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BOOK which the Count de Buren was bringing to the Emperor VIII.
from the Low-Countries. But though that general had to 1546.
traverse such an extent of country ; though his route lay through the territories of several states warmly disposed to favour the confederates ; though they were apprised of his approach, and by their superiority in numbers might easily have detached a force sufficient to overpower him, he advanced with such rapidity, and by such well-concerted move
ments, while they opposed him with such remissness, and Sept. 10. so little military skill, that he conducted this body to the
Imperial camp without any loss d.
UPON the arrival of the Flemings, in whom he placed great confidence, the Emperor altered, in some degree, his plan of operations, and began to act more upon the offensive, though he still avoided a battle with the utmost industry. He made himself master of Neuburg, Dillingen, and Donawert on the Danube: of Nordlingen, and several other towns, situated on the most considerable streams which fall into that mighty river. By this he got the command of a great extent of country, though not without being obliged to engage in several sharp encounters, of which the success was various, nor without being exposed, oftener than once, to the danger of being drawn into a battle. In this manner the whole autumn was spent; neither party gained any remarkable superiority over the other, and nothing was yet done towards bringing the war to a period. The Emperor had often foretold, with confidence, that discord and the want of money would compel the confederates to disperse that unwieldy body, which they had neither abilities to guide nor funds to support. Though he waited with impatience for the accomplishment of his prediction, there was no prospect of that event being at hand. But he himself began to suffer from the want of forage and provisions ; 'even the Catholic provinces being so much incensed at the introduction of foreigners into the Empire, that they furnished them with reluctance, while the camp of the confederates abound.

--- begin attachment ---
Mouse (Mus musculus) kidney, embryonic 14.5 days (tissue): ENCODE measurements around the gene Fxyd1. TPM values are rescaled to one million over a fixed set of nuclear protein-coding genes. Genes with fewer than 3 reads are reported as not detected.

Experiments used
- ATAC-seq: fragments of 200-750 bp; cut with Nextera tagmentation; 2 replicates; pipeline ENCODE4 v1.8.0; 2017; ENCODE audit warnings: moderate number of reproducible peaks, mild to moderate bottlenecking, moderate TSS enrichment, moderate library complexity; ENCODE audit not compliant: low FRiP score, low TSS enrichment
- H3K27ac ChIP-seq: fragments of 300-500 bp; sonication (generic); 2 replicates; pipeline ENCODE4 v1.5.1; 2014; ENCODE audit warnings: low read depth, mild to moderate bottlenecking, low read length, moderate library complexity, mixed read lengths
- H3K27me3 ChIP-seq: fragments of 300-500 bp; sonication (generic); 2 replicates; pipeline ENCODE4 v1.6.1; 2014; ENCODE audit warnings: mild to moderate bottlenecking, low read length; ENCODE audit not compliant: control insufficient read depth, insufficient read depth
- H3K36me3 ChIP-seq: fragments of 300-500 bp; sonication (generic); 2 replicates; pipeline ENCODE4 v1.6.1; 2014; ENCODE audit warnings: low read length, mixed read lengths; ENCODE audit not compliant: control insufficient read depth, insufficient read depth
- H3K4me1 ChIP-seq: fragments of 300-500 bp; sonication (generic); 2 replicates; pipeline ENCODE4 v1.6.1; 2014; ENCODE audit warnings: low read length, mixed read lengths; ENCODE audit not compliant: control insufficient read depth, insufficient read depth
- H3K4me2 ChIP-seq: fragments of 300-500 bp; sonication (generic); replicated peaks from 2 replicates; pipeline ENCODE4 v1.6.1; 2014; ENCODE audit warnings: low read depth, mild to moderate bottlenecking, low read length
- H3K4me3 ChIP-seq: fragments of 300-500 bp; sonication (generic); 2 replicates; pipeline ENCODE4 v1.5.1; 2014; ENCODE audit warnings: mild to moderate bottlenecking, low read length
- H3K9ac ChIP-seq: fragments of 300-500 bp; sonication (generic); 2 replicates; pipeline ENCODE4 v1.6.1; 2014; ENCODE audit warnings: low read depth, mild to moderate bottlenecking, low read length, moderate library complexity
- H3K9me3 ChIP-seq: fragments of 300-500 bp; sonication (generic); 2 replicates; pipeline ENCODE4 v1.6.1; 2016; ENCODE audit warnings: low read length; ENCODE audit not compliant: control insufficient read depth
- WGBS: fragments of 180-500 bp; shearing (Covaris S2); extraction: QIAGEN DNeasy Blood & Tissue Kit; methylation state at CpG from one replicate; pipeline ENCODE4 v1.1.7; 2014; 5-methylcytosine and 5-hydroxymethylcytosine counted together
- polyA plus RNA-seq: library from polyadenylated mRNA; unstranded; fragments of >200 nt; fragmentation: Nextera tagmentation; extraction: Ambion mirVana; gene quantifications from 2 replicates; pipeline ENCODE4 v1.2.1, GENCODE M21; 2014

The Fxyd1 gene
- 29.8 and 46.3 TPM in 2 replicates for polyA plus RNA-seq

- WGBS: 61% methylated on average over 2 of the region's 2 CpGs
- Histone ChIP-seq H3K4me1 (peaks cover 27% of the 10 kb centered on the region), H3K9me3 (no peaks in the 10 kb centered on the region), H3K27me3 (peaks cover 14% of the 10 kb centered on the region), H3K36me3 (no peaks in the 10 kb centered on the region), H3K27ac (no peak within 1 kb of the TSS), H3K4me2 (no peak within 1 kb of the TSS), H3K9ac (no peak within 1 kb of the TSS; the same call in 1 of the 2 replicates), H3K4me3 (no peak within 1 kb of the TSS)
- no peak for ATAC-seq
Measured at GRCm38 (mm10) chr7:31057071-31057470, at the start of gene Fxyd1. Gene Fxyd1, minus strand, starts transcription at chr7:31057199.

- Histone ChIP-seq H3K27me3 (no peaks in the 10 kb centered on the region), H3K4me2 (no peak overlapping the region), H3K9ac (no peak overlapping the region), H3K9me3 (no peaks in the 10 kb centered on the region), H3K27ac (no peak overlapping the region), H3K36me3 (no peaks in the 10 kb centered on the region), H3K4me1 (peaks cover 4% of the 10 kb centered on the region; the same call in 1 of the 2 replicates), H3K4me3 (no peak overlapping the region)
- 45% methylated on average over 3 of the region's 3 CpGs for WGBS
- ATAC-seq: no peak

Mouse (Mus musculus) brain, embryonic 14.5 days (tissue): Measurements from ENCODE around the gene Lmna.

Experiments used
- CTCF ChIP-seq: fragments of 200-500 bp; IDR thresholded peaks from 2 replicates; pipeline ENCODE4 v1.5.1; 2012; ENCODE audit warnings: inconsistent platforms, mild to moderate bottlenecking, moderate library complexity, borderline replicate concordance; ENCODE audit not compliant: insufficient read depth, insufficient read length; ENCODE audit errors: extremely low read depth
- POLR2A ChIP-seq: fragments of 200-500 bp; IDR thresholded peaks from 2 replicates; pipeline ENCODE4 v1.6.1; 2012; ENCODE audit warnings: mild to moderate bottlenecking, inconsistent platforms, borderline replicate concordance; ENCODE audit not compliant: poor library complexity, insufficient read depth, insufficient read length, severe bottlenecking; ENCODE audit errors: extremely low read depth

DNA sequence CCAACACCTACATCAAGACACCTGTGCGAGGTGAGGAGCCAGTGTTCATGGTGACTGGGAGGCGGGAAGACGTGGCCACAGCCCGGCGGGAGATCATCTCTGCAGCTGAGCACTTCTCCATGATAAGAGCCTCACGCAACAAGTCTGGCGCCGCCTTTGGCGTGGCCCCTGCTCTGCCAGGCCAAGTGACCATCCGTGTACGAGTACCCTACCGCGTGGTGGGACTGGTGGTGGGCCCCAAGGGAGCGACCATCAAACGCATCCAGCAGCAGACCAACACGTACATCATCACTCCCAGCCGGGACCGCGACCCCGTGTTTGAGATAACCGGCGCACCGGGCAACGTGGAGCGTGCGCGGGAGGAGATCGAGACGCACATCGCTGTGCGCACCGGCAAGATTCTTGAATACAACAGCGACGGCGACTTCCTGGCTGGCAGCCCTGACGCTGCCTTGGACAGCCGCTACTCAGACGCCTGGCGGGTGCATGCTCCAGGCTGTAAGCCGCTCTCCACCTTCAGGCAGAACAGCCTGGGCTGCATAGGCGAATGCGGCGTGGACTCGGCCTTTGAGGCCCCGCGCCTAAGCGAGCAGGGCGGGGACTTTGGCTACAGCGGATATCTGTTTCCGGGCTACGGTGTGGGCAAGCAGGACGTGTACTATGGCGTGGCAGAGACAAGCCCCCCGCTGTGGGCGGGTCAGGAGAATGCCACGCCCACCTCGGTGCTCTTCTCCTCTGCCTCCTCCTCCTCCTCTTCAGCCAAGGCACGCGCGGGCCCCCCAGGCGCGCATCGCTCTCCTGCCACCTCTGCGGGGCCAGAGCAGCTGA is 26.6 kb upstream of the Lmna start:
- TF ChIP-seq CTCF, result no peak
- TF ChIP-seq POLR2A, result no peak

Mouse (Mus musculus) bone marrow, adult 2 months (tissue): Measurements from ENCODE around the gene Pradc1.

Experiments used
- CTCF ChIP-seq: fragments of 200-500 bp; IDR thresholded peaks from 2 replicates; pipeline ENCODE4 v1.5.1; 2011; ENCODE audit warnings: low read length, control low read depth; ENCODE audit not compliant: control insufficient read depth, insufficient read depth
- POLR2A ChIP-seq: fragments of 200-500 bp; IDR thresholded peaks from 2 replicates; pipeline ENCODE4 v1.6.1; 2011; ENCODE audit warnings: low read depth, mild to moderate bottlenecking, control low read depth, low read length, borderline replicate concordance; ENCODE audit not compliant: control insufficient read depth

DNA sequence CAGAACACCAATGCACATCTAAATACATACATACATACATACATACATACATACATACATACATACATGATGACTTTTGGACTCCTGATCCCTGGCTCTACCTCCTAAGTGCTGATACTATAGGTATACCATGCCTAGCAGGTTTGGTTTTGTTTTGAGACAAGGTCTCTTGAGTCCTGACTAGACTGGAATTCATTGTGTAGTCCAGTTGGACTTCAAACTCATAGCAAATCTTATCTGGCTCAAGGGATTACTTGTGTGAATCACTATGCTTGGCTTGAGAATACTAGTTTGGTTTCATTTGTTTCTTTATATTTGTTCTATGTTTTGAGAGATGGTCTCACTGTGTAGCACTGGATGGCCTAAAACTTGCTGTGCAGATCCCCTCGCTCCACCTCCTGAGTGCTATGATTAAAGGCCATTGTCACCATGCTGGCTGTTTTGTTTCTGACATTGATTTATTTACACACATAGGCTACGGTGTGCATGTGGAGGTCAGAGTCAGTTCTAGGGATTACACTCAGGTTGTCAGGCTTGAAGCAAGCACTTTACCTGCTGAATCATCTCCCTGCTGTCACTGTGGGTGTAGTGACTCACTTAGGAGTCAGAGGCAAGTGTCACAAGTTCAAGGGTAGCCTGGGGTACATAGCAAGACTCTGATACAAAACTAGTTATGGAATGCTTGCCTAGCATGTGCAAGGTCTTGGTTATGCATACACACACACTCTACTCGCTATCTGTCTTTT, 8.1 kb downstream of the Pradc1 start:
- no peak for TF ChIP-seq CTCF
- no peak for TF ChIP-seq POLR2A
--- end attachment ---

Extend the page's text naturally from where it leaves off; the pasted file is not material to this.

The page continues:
State of both armies.
d Sleid. 403.
e Belli Smalkaldici Commentarius Græco sermone scriptus a Joach. Ca. merario, ap. Freherum, vol. iii. p. 479.
ed with a profusion of all necessaries, which the zeal B O OK of their friends in the adjacent countries poured in with
VIII. the utmost liberality and good will. Great numbers of